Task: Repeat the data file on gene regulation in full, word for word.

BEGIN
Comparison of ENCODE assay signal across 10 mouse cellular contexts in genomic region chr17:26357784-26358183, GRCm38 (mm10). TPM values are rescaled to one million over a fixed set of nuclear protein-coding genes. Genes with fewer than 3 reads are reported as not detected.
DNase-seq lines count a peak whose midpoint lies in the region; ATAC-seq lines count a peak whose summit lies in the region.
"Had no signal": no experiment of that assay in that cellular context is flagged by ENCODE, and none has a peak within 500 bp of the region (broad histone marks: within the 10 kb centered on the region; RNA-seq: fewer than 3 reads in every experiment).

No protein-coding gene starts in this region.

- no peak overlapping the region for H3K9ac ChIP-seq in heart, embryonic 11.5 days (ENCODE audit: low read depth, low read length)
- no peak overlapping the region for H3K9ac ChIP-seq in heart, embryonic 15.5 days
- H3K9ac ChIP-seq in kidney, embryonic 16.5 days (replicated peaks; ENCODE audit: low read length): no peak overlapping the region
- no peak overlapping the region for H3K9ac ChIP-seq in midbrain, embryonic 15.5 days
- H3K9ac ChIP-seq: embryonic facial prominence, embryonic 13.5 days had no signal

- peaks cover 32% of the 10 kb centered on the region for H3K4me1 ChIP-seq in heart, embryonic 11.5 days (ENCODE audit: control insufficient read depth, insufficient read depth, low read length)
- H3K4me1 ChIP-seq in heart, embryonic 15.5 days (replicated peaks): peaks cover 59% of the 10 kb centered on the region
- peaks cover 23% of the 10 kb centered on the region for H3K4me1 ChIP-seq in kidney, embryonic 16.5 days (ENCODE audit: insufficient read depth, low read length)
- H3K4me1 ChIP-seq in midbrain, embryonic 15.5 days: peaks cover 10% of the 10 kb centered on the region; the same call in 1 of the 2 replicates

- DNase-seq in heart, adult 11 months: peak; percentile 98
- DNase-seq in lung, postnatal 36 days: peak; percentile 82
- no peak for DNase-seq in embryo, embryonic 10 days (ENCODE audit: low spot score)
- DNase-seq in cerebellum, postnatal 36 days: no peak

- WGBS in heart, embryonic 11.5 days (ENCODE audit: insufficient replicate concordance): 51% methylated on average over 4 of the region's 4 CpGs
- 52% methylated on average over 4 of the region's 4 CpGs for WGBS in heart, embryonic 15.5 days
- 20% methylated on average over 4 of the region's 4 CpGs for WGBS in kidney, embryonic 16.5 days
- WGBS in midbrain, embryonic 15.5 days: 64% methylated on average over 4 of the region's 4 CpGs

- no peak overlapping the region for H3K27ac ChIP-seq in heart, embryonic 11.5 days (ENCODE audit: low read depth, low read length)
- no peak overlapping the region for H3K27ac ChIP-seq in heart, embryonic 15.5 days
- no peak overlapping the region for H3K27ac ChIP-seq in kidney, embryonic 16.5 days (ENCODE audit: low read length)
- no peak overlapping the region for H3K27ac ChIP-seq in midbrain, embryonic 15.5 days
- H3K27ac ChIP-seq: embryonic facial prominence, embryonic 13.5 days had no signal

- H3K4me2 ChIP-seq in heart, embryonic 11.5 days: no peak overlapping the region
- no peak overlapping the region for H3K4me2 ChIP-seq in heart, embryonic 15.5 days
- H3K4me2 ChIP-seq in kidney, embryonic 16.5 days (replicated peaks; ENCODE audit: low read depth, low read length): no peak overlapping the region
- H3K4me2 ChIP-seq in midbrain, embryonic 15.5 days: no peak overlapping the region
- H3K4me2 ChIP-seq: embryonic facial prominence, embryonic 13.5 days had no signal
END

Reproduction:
Comparison of ENCODE assay signal across 10 mouse cellular contexts in genomic region chr17:26357784-26358183, GRCm38 (mm10). TPM values are rescaled to one million over a fixed set of nuclear protein-coding genes. Genes with fewer than 3 reads are reported as not detected.
DNase-seq lines count a peak whose midpoint lies in the region; ATAC-seq lines count a peak whose summit lies in the region.
"Had no signal": no experiment of that assay in that cellular context is flagged by ENCODE, and none has a peak within 500 bp of the region (broad histone marks: within the 10 kb centered on the region; RNA-seq: fewer than 3 reads in every experiment).

No protein-coding gene starts in this region.

- no peak overlapping the region for H3K9ac ChIP-seq in heart, embryonic 11.5 days (ENCODE audit: low read depth, low read length)
- no peak overlapping the region for H3K9ac ChIP-seq in heart, embryonic 15.5 days
- H3K9ac ChIP-seq in kidney, embryonic 16.5 days (replicated peaks; ENCODE audit: low read length): no peak overlapping the region
- no peak overlapping the region for H3K9ac ChIP-seq in midbrain, embryonic 15.5 days
- H3K9ac ChIP-seq: embryonic facial prominence, embryonic 13.5 days had no signal

- peaks cover 32% of the 10 kb centered on the region for H3K4me1 ChIP-seq in heart, embryonic 11.5 days (ENCODE audit: control insufficient read depth, insufficient read depth, low read length)
- H3K4me1 ChIP-seq in heart, embryonic 15.5 days (replicated peaks): peaks cover 59% of the 10 kb centered on the region
- peaks cover 23% of the 10 kb centered on the region for H3K4me1 ChIP-seq in kidney, embryonic 16.5 days (ENCODE audit: insufficient read depth, low read length)
- H3K4me1 ChIP-seq in midbrain, embryonic 15.5 days: peaks cover 10% of the 10 kb centered on the region; the same call in 1 of the 2 replicates

- DNase-seq in heart, adult 11 months: peak; percentile 98
- DNase-seq in lung, postnatal 36 days: peak; percentile 82
- no peak for DNase-seq in embryo, embryonic 10 days (ENCODE audit: low spot score)
- DNase-seq in cerebellum, postnatal 36 days: no peak

- WGBS in heart, embryonic 11.5 days (ENCODE audit: insufficient replicate concordance): 51% methylated on average over 4 of the region's 4 CpGs
- 52% methylated on average over 4 of the region's 4 CpGs for WGBS in heart, embryonic 15.5 days
- 20% methylated on average over 4 of the region's 4 CpGs for WGBS in kidney, embryonic 16.5 days
- WGBS in midbrain, embryonic 15.5 days: 64% methylated on average over 4 of the region's 4 CpGs

- no peak overlapping the region for H3K27ac ChIP-seq in heart, embryonic 11.5 days (ENCODE audit: low read depth, low read length)
- no peak overlapping the region for H3K27ac ChIP-seq in heart, embryonic 15.5 days
- no peak overlapping the region for H3K27ac ChIP-seq in kidney, embryonic 16.5 days (ENCODE audit: low read length)
- no peak overlapping the region for H3K27ac ChIP-seq in midbrain, embryonic 15.5 days
- H3K27ac ChIP-seq: embryonic facial prominence, embryonic 13.5 days had no signal

- H3K4me2 ChIP-seq in heart, embryonic 11.5 days: no peak overlapping the region
- no peak overlapping the region for H3K4me2 ChIP-seq in heart, embryonic 15.5 days
- H3K4me2 ChIP-seq in kidney, embryonic 16.5 days (replicated peaks; ENCODE audit: low read depth, low read length): no peak overlapping the region
- H3K4me2 ChIP-seq in midbrain, embryonic 15.5 days: no peak overlapping the region
- H3K4me2 ChIP-seq: embryonic facial prominence, embryonic 13.5 days had no signal